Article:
Succession in Private Equity
Succession is one of the hardest things that any corporation has to plan for. This is true across every field of business and these challenges are becoming particularly apparent in the investing world.
It is generally difficult finding a high-quality leader who understands the company’s culture, knows how to grow the business, and has earned the trust of the management. Each year, 10-15% of corporations need to appoint a new CEO due to retirement, resignation, or health. However, it is estimated that only 54% of boards have groomed a specific successor, with 39% having no viable internal candidates.
The result oftentimes is extremely messy internal politics and dramatic power grabs. Successful investment firms plan for succession over several years. Recently, some prestigious investment firms have had their succession become hugely public affairs.
In this post, we’ll cover a couple of high-profile succession plans in private equity and take note of some key takeaways.
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Succession at Top Private Equity Firms
KKR is the investment firm credited with starting modern private equity and the leveraged buyout strategy now employed by all traditional firms. Two of their original founders, Henry Kravis and George Roberts, remained involved in business operations until their late 70s.
In 2021, KKR announced that Kravis and Roberts would step down as co-CEOs. They were replaced by Joe Bae (left) and Scott Nuttall (right), who both joined KKR in 1996. Bae and Nuttall were nearly 50 at the time, much younger than the leadership at other top private equity firms. However, the two were originally named as co-presidents back in 2017, which makes the case for a multi-year progression to the top spots.
By all outward appearances, KKR’s succession seems to have been handled responsibly. This succession makes the case for promoting long-time employees and having a multi-year transition period.
Carlyle is another private equity megafund and is one of the largest asset managers in the world. Carlyle began its transition of senior leadership in 2017, naming Glenn Youngkin (left) and Kewsong Lee (right) as co-CEOs in 2017. Lee had worked at rival private equity firm Warburg Pincus for 21 years, whereas Youngkin spent 25 years at Carlyle in total. The timing and appointment of the two leaders mirrored that of KKR. In 2020, Glenn Youngkin left Carlyle to launch a successful campaign to be the governor of Virginia. Kewsong Lee assumed the primary leadership role in 2020.
However, in August 2022, Kewsong Lee abruptly stepped down before the end of his 5-year contract. A Reuters report suggested that the original Carlyle co-founders thought that Lee was antagonizing partners by reorganizing the firm's corporate structure. There were also reports of a dispute over compensation, with Lee being denied a $300mm compensation package.
This series of events has left Carlyle facing an unclear future, with both of their chosen successors now out of the picture.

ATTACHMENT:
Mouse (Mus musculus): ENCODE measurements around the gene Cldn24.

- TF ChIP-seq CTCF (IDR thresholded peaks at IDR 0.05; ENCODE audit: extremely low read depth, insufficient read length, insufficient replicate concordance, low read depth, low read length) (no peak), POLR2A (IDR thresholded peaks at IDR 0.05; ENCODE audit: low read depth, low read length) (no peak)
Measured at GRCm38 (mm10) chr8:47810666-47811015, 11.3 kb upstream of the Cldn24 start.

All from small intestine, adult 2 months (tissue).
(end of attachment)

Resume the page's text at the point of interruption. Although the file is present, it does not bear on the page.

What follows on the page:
Perhaps the most dramatic succession hand-off of private equity firms was that of Apollo’s. Apollo is one of the most successful private equity firms of the past few decades and its private equity unit has expertise in opportunistic investing.
Leon Black (left), one of Apollo’s co-founders, had been heavily linked to disgraced financier Jeffrey Epstein. The increased scrutiny of their connection led Black to step down as CEO. Josh Harris (right), another of Apollo's co-founders, had long been considered the front-runner to be CEO, but instead stepped down in 2022 following a power struggle with Black. Marc Rowan (middle), also co-founder, would instead take the top spot.
Blackstone is the world’s largest private equity and investment firm. Stephen Schwarzman (right), the firm’s founder, acts as CEO to this day. The firm has been trying to produce a drama-free hand-off to Jonathan Gray (left), who currently serves as President and COO. Gray was formerly the head of Blackstone’s real estate arm and received the promotion to President and COO in 2018. Schwarzman is still involved in Blackstone’s operations, but Gray is publicly recognized as the apparent heir to the business.
A few takeaways to conclude:
It may be too early to declare any of these successions as truly successful. The fallout between Kewsong Lee and Carlyle shows that even for those given the top spot in name, there are often enough measures available for incumbent partners to remove them.
Most private equity firms seem to choose leaders that have grown with the firm over decades. This is applicable to all of the leaders here with the exception of Kewsong Lee (who joined Caryle from Warburg Pincus). Anecdotally from other firms I have worked at (Silver Lake, Providence), this appears to be the norm as well.
If you come for the king, you best not miss. The highly spectacled Apollo succession suggests that Harris may have overplayed his hand when making a move for Apollo. Although Black had to step away from the reins on paper, it was clear he still had extreme influence over choosing the leadership team and was able to remove Harris.